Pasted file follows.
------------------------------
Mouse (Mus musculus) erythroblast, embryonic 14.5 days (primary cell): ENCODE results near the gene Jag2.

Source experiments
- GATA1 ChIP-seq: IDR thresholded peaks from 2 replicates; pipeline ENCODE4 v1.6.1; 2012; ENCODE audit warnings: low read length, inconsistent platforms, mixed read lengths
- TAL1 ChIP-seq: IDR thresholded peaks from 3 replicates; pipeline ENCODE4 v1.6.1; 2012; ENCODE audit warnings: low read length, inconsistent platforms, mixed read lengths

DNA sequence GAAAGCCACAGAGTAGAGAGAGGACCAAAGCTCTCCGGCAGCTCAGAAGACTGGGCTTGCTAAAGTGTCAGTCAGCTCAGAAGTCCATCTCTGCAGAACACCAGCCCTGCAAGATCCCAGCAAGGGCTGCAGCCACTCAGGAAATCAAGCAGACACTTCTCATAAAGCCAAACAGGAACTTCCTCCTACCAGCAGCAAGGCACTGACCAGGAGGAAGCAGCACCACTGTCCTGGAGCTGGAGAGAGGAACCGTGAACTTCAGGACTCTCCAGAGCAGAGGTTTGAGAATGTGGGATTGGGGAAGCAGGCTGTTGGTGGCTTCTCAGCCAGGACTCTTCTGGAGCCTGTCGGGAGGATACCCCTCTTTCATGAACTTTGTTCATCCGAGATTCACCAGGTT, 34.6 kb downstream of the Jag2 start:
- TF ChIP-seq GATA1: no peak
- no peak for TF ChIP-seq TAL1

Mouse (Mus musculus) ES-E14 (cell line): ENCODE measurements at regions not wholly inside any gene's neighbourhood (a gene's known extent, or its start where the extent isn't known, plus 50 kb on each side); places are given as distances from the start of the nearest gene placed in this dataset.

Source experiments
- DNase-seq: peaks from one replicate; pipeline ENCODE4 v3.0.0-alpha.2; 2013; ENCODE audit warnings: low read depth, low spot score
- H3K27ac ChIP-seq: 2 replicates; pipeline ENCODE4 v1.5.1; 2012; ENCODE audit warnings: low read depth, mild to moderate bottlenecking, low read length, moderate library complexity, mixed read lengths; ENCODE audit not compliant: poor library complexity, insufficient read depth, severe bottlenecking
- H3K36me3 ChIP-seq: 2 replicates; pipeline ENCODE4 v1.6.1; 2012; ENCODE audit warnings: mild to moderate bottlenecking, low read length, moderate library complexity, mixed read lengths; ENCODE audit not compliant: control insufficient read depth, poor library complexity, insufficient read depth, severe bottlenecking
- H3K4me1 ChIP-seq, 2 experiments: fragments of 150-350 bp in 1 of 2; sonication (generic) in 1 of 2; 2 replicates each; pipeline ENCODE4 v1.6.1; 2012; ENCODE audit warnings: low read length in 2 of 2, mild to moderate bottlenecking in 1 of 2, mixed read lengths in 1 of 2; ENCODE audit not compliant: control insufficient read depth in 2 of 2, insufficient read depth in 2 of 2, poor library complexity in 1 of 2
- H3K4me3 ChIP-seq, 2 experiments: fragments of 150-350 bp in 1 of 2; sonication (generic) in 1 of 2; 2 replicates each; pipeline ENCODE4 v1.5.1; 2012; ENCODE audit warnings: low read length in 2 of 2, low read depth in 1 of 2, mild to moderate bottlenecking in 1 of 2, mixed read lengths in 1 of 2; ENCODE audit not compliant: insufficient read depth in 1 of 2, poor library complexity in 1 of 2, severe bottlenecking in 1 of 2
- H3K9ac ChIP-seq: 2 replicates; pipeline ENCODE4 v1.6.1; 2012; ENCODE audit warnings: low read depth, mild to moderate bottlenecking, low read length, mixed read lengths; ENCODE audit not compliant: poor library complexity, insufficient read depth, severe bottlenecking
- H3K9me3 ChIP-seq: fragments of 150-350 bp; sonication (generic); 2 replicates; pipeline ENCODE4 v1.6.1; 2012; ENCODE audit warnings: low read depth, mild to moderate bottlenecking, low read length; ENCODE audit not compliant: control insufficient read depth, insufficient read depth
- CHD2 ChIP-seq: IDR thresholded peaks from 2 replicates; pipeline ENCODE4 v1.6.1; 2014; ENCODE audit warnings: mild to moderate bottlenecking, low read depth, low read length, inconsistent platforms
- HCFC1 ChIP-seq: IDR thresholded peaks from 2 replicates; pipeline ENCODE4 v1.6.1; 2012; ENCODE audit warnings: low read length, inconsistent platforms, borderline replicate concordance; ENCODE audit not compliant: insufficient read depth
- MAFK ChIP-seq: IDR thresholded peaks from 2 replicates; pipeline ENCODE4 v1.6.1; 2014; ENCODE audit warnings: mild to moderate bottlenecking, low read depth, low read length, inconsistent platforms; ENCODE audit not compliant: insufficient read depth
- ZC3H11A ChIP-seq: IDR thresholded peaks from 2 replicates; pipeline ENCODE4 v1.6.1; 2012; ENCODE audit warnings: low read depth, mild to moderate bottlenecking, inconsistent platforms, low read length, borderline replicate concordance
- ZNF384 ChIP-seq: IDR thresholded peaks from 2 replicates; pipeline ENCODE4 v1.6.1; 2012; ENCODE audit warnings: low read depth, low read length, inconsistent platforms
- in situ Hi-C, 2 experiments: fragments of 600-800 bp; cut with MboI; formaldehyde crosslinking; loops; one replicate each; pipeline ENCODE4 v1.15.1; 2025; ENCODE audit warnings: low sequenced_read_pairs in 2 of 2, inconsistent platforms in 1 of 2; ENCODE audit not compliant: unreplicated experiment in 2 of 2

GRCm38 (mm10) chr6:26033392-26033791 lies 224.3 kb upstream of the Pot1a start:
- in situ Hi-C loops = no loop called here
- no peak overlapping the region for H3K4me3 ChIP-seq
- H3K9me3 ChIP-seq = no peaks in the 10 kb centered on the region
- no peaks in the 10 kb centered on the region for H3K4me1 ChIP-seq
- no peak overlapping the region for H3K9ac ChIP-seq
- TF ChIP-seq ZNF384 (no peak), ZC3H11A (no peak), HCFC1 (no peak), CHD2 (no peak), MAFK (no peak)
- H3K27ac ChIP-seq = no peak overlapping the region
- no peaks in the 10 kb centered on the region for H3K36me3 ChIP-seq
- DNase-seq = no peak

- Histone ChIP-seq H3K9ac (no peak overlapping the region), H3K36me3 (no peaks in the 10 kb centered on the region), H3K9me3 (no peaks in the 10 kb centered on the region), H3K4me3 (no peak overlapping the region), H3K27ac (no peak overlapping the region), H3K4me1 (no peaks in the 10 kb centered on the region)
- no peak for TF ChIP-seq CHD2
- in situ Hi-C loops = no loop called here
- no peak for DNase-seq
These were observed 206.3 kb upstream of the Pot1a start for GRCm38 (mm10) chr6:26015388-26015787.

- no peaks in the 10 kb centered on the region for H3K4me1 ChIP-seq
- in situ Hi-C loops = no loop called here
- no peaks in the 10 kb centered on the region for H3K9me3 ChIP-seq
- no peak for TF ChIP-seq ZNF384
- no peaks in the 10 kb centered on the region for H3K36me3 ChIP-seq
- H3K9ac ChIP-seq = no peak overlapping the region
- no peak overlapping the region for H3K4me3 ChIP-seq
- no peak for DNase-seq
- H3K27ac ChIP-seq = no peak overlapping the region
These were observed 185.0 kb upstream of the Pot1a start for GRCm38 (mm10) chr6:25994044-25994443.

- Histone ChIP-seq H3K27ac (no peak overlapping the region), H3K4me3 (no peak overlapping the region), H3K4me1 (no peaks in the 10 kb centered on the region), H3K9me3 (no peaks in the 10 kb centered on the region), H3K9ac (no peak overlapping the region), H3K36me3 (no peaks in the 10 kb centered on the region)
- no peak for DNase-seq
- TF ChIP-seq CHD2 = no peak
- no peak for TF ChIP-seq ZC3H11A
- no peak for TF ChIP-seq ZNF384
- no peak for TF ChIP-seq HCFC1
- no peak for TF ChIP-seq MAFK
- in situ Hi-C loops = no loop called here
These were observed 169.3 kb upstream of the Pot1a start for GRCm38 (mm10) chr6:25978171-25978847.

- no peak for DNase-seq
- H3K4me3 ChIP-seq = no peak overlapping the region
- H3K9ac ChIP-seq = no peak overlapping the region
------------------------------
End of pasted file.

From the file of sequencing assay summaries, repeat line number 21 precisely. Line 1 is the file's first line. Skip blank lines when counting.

- ZNF384 ChIP-seq: IDR thresholded peaks from 2 replicates; pipeline ENCODE4 v1.6.1; 2012; ENCODE audit warnings: low read depth, low read length, inconsistent platforms